Regardless, management is not a role-playing game, and your team is not made up of non-player characters.
Management is not a role-playing game, and your team members are not non-player characters.
That is, you need to allow for the inevitability that everyone in your new team will respond to you with their own values, biases, armors, fears, and hopes.
Some will come with deference to authority. Some will have worked for abusive micro-managers in the past. Some will dump every personal problem they’ve ever had on you. Some will try to manipulate you to get a leg up on their coworkers. And some will come to you with truth, honesty, transparency, and vulnerability.
Building trust with each of these people is the hard work of being a leader. And the way to build trust is very context-sensitive.
Remember that trick question at the beginning of this post?
When you first step into the role, you’ll find that some teams crave an authority figure to be the new sheriff in town. Some teams need an empathetic listener. Some need a technical expert. Some need a communicator who can represent them properly to management.
And some teams need an individualizer to understand what each different person truly needs from you in order to trust you.
This is why you must be an expert listener and keen observer in those early days. How you find and interact with the people who give you information (true, false, or gossip) will be a big part of whether you build trust or not.
Even harder is being able to recognize your own biases and separate yourself from them as you observe and evaluate this team.
Being intentional about how you show up
So now that you’ve observed the team and you’ve figured out who you are, how do you take that input and be intentional about molding your team into the vision you’ve imagined?
Which levers do you pull, and which dials do you turn, to take these inputs and turn them into your desired outputs?
Of course there’s no universal formula. That’s why managing people takes effort, attention, and time.
That said, you can create a map for yourself that will help you make decisions that are in alignment with your values, exploit your strengths, and fit with the nature of the team you’ve inherited.
I like to imagine a series of sliding scales between two opposing approaches. I’ve outlined several possible ones below; not everyone will agree with my choices, and you should give thought to the ones that would work best for you.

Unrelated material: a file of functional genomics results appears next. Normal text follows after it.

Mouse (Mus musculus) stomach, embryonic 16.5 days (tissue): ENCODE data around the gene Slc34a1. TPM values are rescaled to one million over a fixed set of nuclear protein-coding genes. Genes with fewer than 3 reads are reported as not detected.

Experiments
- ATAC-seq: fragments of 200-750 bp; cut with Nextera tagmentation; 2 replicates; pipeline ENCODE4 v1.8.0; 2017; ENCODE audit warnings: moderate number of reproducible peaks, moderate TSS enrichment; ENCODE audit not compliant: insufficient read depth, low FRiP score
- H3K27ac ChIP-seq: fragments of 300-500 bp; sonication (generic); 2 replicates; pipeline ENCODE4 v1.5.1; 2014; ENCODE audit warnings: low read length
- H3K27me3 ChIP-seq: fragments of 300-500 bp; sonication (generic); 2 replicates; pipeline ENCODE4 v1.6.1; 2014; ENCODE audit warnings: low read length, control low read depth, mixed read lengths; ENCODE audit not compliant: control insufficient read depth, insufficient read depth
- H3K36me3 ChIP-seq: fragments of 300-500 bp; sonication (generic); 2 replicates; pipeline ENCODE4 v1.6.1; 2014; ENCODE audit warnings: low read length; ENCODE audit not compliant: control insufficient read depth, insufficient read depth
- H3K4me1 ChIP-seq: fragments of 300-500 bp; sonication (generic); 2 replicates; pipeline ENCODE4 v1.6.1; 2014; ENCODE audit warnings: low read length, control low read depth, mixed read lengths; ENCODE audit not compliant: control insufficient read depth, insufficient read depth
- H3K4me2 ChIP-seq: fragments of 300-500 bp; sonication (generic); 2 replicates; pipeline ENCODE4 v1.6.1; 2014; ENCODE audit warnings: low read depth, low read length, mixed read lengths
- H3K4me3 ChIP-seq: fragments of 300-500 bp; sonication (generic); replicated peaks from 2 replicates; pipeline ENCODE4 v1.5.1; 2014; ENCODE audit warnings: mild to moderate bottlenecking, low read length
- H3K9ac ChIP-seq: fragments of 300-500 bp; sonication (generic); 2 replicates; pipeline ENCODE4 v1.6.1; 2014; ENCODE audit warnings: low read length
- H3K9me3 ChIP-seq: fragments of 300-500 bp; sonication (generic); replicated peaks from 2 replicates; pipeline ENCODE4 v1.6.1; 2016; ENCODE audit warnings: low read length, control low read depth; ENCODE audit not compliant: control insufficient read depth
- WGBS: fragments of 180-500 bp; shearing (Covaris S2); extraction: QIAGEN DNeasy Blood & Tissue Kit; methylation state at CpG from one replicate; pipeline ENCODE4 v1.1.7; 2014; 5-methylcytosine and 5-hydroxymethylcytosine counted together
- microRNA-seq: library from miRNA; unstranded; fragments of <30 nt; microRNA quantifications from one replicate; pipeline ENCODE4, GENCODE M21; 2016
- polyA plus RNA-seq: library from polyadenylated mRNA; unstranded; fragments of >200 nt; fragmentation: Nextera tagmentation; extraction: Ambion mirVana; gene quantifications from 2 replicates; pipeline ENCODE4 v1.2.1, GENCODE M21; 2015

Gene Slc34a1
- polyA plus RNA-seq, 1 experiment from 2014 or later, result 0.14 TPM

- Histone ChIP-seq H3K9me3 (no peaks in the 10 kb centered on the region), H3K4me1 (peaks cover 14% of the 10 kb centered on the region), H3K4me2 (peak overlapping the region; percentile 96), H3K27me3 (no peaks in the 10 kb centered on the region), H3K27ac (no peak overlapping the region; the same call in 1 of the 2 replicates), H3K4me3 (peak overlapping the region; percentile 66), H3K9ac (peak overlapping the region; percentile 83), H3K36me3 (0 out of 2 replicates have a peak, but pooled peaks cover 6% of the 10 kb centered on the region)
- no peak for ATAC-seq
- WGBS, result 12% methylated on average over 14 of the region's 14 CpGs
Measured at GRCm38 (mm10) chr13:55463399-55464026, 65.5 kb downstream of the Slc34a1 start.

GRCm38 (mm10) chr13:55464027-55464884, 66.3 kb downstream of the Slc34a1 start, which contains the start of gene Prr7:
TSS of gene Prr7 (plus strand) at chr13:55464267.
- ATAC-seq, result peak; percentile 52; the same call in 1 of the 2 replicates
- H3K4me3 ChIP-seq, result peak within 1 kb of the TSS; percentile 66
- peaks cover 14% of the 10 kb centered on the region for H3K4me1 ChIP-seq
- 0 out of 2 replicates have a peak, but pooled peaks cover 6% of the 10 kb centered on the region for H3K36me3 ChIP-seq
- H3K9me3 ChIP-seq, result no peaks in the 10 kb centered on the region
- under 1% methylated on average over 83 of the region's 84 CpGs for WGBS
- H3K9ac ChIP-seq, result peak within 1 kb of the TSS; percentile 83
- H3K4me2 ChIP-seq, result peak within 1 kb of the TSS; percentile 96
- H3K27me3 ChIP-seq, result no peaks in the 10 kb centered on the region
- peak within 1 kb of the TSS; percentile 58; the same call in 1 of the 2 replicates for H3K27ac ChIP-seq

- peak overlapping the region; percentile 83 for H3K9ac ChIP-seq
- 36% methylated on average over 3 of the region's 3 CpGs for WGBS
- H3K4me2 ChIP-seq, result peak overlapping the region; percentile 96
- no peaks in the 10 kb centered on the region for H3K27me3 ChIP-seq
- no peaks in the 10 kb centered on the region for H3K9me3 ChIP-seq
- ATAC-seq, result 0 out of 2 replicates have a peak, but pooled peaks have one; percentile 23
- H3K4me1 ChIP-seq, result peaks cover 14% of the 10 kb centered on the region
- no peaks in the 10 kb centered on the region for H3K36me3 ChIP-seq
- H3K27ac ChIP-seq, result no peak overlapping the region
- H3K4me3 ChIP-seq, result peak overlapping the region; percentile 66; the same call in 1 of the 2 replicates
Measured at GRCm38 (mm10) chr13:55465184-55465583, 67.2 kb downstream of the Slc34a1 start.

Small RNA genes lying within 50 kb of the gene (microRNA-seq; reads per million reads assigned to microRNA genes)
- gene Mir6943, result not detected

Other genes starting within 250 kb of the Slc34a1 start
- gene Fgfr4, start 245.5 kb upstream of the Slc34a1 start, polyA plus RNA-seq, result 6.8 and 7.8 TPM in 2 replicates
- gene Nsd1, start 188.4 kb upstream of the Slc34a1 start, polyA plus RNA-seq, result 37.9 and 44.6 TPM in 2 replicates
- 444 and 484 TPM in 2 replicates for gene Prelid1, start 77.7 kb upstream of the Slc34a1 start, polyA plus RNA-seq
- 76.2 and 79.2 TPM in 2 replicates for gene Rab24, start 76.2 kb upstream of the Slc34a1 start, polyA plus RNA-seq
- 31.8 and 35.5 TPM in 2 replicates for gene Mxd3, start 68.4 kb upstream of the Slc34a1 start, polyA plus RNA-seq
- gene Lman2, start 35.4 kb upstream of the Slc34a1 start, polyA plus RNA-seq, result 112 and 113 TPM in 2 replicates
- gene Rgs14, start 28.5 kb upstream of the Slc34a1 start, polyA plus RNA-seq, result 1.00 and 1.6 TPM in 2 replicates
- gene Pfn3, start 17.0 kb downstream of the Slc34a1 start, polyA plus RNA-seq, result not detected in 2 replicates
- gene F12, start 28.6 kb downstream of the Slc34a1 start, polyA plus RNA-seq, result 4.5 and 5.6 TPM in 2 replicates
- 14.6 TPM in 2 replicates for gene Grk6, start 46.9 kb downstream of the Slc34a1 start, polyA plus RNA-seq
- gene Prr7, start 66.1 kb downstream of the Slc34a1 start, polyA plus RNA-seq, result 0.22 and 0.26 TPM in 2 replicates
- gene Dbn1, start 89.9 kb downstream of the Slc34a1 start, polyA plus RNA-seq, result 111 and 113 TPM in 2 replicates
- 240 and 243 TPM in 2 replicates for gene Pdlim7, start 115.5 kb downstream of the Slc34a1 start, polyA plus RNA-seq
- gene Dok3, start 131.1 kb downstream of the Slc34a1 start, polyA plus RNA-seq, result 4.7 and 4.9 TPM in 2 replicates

- Confidence versus humility
- Authority versus empowerment
- Visionary versus reactionary
- Authenticity versus conformity
- Flexibility versus rigidity
- Adaptability versus predictability
- People-first versus outcomes-first
- Your Idea Here
What your team needs from you on day one might not match where you want to be when the transition is behind you and you’ve got your team running smoothly.
If that’s the case, you might make two maps at the outset. The one where you want to get to, and the one that reflects the type of leader your team needs today. The difference between them will show you your risk areas and where you may have to do some heavy lifting in order to bring the team’s “need” map into alignment with your “vision” map.
If you feel it’s the right thing for you and your new team, you might even engage them in this exercise.
You’re taking over a team… help is available
Taking over a team requires a lot of work to do well. If you don’t do that work, then you’re putting your success as a manager in the hands of fate… and in the hands of other people who have their own agendas.
Whether you’re new to management or you’ve been leading teams for 30 years like I have, being able to talk through the complexities of it with someone impartial is critical. It could be a mentor, a trusted friend, or a professional leadership coach.
It’s important to understand that as the leader, your actions and inactions ultimately set the tone for the team and drive the team’s outputs… whether you intend to or not.
Your team will get very good at working with you or working around you. You don’t want to be fighting against yourself six months down the road, or wondering why your beautifully laid out plans all fell apart.
Instead, take proactive steps to understand yourself, define your vision, and truly understand the team you’re taking over.
And if you want someone to talk with about it all, set up some time with me. I’d love to help.